For some environments taking an action may not update the environment state. For example, a trading RL agent may take an action to buy shares s. The state at time t which is the time of investing is represented as the interval of 5 previous prices of s. At t+1 the share price has changed but it may not be as a result of the action taken. Does this affect RL learning, if so how ? Is it required that state is updated as a result of taking actions for agent learning to occur ?

In gaming environments it is clear how actions affect the environment. Can some rules of RL breakdown if no "noticeable" environment change takes place as a result of actions ?


"actions influence the state transitions", is my understanding correct: If transitioning to a new state is governed by epsilon greedy and epsilon is set to .1 then with .1 probability the agent will choose an action from the q table which has max reward reward for the given state. Otherwise the agent randomly chooses and performs an action then updates the q table with discounted reward received from the environment for the given action.

I've not explicitly modeled an MDP and just defined the environment and let the agent determine best actions over multiple episodes of choosing either a random action or the best action for the given state, the selection is governed by epsilon greedy.

But perhaps I've not understood something fundamental in RL. I'm ignoring MDP in large part as I'm not modeling the environment explicitly. I don't set the probabilities of moving from each state to other states.


2 Answers 2


A very vague question. What's the objective?

Reinforcement Learning (RL) typically uses the Markov Decision Process framework, which is a sequential decision making framework. In this framework, actions influence the state transitions. In other words, RL deals with controlling (via actions) a Markov chain. The objective in RL is figure out how to take actions in an optimal (in some sense) way!

If, in the application you mentioned, the actions don't influence the state transitions and the objective is to predict states, RL is not required. It's just a regression/ time-series problem.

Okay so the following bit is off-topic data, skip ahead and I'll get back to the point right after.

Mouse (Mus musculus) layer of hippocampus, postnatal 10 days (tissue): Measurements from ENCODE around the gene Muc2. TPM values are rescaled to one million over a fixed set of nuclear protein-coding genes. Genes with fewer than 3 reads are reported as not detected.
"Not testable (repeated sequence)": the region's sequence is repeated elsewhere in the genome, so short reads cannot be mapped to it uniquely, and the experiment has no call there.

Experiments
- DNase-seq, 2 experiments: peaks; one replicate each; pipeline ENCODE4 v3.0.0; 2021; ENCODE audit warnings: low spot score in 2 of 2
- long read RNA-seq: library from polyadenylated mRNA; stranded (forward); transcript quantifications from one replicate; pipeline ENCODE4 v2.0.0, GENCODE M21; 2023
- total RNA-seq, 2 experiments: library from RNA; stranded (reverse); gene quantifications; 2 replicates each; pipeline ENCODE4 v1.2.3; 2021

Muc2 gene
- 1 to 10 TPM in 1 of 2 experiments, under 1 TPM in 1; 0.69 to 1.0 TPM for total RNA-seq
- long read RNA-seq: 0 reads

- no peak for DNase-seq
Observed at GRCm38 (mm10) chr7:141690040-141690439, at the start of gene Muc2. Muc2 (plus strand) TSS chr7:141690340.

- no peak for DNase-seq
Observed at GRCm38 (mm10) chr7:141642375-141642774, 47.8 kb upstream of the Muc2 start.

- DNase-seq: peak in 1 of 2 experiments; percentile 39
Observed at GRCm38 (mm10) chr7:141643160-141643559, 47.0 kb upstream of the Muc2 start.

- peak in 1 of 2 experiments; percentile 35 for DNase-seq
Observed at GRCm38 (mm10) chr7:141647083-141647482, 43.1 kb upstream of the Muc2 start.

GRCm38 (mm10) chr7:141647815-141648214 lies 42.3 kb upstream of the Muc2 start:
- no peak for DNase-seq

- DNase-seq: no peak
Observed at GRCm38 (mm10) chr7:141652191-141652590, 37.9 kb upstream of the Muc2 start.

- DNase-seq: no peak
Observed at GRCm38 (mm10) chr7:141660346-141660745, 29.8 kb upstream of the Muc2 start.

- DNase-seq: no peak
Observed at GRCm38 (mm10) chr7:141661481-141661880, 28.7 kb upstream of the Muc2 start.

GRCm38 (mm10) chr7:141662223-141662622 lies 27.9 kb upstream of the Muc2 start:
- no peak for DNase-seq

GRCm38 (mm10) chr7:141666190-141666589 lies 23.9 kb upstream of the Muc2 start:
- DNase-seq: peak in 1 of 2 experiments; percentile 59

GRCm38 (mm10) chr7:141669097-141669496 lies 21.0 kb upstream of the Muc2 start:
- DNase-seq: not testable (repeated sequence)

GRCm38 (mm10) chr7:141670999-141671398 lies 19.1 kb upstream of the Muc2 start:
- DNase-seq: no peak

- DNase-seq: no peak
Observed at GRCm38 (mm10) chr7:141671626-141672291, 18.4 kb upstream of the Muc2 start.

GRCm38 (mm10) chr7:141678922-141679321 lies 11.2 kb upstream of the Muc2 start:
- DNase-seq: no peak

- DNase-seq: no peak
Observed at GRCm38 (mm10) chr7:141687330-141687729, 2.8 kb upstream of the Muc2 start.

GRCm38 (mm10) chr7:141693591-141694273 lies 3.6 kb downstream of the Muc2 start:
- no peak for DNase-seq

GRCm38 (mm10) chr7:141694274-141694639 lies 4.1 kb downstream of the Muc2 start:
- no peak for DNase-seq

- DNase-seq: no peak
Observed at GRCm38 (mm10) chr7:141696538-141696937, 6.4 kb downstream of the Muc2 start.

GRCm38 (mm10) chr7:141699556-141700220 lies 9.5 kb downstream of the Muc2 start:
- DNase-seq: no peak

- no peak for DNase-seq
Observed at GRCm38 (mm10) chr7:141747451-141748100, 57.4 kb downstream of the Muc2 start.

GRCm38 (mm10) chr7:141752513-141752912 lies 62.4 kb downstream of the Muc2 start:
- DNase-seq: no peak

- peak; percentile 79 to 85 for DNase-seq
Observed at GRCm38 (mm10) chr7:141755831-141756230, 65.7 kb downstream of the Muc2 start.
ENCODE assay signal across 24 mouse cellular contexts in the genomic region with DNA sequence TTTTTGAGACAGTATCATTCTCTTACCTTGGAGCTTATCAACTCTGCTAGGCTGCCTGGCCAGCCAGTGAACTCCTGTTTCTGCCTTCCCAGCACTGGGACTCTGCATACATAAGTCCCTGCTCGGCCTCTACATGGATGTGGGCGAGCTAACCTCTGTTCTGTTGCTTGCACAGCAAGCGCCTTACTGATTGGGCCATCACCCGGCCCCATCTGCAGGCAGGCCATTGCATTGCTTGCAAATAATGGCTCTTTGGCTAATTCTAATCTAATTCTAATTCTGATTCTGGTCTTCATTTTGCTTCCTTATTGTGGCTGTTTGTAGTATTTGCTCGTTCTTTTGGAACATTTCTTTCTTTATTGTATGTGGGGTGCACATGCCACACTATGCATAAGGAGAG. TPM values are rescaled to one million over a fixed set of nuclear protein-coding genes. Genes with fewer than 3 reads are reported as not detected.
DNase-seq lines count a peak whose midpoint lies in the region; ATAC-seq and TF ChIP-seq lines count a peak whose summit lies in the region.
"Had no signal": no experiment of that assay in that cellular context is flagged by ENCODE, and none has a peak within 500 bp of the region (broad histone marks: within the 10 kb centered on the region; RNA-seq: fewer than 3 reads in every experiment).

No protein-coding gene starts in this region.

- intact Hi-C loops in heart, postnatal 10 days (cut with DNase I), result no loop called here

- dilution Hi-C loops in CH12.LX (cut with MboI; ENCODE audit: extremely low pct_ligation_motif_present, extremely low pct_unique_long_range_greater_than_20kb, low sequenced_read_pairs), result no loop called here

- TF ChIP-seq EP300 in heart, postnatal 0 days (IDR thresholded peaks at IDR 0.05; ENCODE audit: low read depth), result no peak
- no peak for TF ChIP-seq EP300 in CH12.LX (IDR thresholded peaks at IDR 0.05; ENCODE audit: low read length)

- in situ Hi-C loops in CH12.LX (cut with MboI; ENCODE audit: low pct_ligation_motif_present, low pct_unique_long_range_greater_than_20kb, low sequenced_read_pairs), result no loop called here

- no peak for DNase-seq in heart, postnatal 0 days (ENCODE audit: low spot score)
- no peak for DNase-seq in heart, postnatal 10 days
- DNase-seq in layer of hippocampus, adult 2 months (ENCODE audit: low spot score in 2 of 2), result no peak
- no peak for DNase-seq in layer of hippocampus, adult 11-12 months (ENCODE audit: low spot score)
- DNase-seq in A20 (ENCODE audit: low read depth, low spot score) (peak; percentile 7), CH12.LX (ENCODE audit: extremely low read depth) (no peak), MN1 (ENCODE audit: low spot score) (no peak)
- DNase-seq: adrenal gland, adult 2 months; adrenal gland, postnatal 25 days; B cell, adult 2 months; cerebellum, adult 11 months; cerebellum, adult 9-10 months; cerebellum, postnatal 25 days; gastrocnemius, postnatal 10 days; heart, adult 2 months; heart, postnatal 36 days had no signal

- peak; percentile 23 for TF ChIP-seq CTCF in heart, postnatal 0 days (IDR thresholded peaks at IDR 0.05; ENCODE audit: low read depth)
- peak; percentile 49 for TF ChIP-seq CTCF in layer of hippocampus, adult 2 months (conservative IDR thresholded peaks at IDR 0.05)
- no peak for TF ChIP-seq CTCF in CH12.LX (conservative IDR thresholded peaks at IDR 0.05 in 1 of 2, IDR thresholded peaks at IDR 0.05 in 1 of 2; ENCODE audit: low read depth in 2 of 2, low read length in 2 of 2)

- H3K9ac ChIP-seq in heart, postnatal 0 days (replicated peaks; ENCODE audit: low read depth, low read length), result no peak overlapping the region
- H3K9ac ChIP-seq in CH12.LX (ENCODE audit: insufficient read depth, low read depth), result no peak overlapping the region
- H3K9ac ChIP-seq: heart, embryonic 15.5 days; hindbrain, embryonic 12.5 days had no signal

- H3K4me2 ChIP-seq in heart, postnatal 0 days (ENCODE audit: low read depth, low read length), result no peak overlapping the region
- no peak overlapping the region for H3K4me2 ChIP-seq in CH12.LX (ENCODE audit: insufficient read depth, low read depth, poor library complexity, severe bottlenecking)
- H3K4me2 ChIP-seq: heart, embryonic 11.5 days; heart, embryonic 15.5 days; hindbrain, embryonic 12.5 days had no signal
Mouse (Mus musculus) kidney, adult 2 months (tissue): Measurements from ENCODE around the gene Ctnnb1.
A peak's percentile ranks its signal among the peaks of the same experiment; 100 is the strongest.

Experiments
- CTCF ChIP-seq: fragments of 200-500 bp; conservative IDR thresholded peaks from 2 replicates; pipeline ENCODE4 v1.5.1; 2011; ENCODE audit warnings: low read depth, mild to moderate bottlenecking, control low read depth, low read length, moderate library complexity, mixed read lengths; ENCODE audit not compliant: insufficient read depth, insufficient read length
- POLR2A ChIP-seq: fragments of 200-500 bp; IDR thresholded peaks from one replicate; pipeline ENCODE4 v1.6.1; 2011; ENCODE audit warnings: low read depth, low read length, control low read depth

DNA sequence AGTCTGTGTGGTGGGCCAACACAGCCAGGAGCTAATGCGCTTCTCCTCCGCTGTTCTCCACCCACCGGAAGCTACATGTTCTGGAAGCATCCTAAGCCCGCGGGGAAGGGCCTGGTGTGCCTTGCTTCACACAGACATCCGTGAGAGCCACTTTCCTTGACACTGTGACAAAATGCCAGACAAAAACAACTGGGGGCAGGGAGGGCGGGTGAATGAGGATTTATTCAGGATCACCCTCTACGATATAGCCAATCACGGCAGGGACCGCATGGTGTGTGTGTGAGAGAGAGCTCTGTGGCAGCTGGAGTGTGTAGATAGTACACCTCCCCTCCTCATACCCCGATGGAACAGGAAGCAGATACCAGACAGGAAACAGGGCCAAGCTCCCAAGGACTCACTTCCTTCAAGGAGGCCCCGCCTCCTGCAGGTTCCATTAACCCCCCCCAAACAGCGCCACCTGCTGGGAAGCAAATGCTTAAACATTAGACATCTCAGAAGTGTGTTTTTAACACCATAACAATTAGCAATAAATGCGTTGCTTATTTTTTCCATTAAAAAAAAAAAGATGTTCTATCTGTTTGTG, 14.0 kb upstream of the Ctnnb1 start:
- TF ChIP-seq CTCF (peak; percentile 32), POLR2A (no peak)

• $\begingroup$ I guess one thing that also might be useful to OP is that you could have an MDP where you take an action that does 'nothing' - i.e. taking action $a$ in state $s$ will just transition the agent trivially back into state $s$ with probability 1 and receiving reward 0. $\endgroup$
    – David
    Commented May 12, 2020 at 9:41
  • $\begingroup$ @math_pile thanks, please see question update. $\endgroup$
    – blue-sky
    Commented May 12, 2020 at 10:55
  • $\begingroup$ @blue-sky in your edit your understanding of $\epsilon$-greedy is the wrong way around, with probability 0.9 the agent would take the greedy option (the action that maxes the Q value) and with probability 0.1 act randomly. $\endgroup$
    – David
    Commented May 12, 2020 at 11:09
  • $\begingroup$ @blue-sky: $\epsilon-$ greedy is as David pointed out. Coming back to your question, it is still not clear what your objective is. From what I understand, you don't need RL. If there are actions, and the actions might or might not affect the state, then perhaps Bandits framework might be useful (en.wikipedia.org/wiki/Multi-armed_bandit) $\endgroup$
    – math_phile
    Commented May 12, 2020 at 15:34

It seems to me that you are confusing two things, State of the agent and State of the environment.

Think about a robot learning to walk on a rugged terrain. The actions of the robots don't change the terrain at all ! The robot can include in his own state, part of the environment state, the topology of the terrain in front of him for instance.

In an MDP, an agent may or may not modify the environment state, in your case, if we make the assumption that you don't manipulate the market, you can consider that you don't modify the environment state.

Your issue might be in the way you designed your agent, relying only on a part of the state environment, and not really having any state of his own, such as a portfolio for instance.

If you're only interested in the way the state environment changes, then the above answer is right, the RL framework may not be a good fit.

Finally, you don't have to model explicitly the environment, that's the beauty of model free RL ! Q-learning, that you mentioned, is model-free.


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